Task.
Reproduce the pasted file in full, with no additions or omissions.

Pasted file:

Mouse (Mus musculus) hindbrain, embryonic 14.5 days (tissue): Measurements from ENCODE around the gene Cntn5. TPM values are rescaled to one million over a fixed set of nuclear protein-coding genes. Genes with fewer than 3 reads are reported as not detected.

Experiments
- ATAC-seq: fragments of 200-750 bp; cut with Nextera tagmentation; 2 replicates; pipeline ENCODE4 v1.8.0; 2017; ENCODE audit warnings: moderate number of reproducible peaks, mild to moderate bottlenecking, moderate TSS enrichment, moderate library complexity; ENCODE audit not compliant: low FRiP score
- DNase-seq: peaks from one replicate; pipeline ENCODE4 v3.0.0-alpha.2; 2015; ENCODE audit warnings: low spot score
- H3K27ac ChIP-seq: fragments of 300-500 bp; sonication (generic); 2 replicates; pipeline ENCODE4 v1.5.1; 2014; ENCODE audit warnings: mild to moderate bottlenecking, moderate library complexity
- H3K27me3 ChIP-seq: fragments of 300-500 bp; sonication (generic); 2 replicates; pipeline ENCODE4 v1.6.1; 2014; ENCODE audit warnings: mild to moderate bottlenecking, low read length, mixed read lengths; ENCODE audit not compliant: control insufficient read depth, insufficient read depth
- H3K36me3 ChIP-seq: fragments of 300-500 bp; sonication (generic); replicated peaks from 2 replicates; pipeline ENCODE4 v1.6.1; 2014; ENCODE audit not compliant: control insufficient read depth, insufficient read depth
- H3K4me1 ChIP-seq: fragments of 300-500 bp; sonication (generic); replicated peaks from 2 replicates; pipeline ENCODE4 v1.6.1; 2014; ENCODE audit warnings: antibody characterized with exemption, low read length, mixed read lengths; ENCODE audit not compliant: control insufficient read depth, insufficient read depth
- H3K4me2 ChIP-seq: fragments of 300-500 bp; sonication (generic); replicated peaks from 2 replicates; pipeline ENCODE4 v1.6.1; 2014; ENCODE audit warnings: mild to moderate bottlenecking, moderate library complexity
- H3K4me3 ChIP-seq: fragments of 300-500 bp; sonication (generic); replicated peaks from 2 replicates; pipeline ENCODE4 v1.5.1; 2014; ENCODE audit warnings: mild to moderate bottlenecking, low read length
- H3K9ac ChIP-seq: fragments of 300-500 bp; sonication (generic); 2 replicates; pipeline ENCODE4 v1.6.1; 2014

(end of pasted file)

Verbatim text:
Mouse (Mus musculus) hindbrain, embryonic 14.5 days (tissue): Measurements from ENCODE around the gene Cntn5. TPM values are rescaled to one million over a fixed set of nuclear protein-coding genes. Genes with fewer than 3 reads are reported as not detected.

Experiments
- ATAC-seq: fragments of 200-750 bp; cut with Nextera tagmentation; 2 replicates; pipeline ENCODE4 v1.8.0; 2017; ENCODE audit warnings: moderate number of reproducible peaks, mild to moderate bottlenecking, moderate TSS enrichment, moderate library complexity; ENCODE audit not compliant: low FRiP score
- DNase-seq: peaks from one replicate; pipeline ENCODE4 v3.0.0-alpha.2; 2015; ENCODE audit warnings: low spot score
- H3K27ac ChIP-seq: fragments of 300-500 bp; sonication (generic); 2 replicates; pipeline ENCODE4 v1.5.1; 2014; ENCODE audit warnings: mild to moderate bottlenecking, moderate library complexity
- H3K27me3 ChIP-seq: fragments of 300-500 bp; sonication (generic); 2 replicates; pipeline ENCODE4 v1.6.1; 2014; ENCODE audit warnings: mild to moderate bottlenecking, low read length, mixed read lengths; ENCODE audit not compliant: control insufficient read depth, insufficient read depth
- H3K36me3 ChIP-seq: fragments of 300-500 bp; sonication (generic); replicated peaks from 2 replicates; pipeline ENCODE4 v1.6.1; 2014; ENCODE audit not compliant: control insufficient read depth, insufficient read depth
- H3K4me1 ChIP-seq: fragments of 300-500 bp; sonication (generic); replicated peaks from 2 replicates; pipeline ENCODE4 v1.6.1; 2014; ENCODE audit warnings: antibody characterized with exemption, low read length, mixed read lengths; ENCODE audit not compliant: control insufficient read depth, insufficient read depth
- H3K4me2 ChIP-seq: fragments of 300-500 bp; sonication (generic); replicated peaks from 2 replicates; pipeline ENCODE4 v1.6.1; 2014; ENCODE audit warnings: mild to moderate bottlenecking, moderate library complexity
- H3K4me3 ChIP-seq: fragments of 300-500 bp; sonication (generic); replicated peaks from 2 replicates; pipeline ENCODE4 v1.5.1; 2014; ENCODE audit warnings: mild to moderate bottlenecking, low read length
- H3K9ac ChIP-seq: fragments of 300-500 bp; sonication (generic); 2 replicates; pipeline ENCODE4 v1.6.1; 2014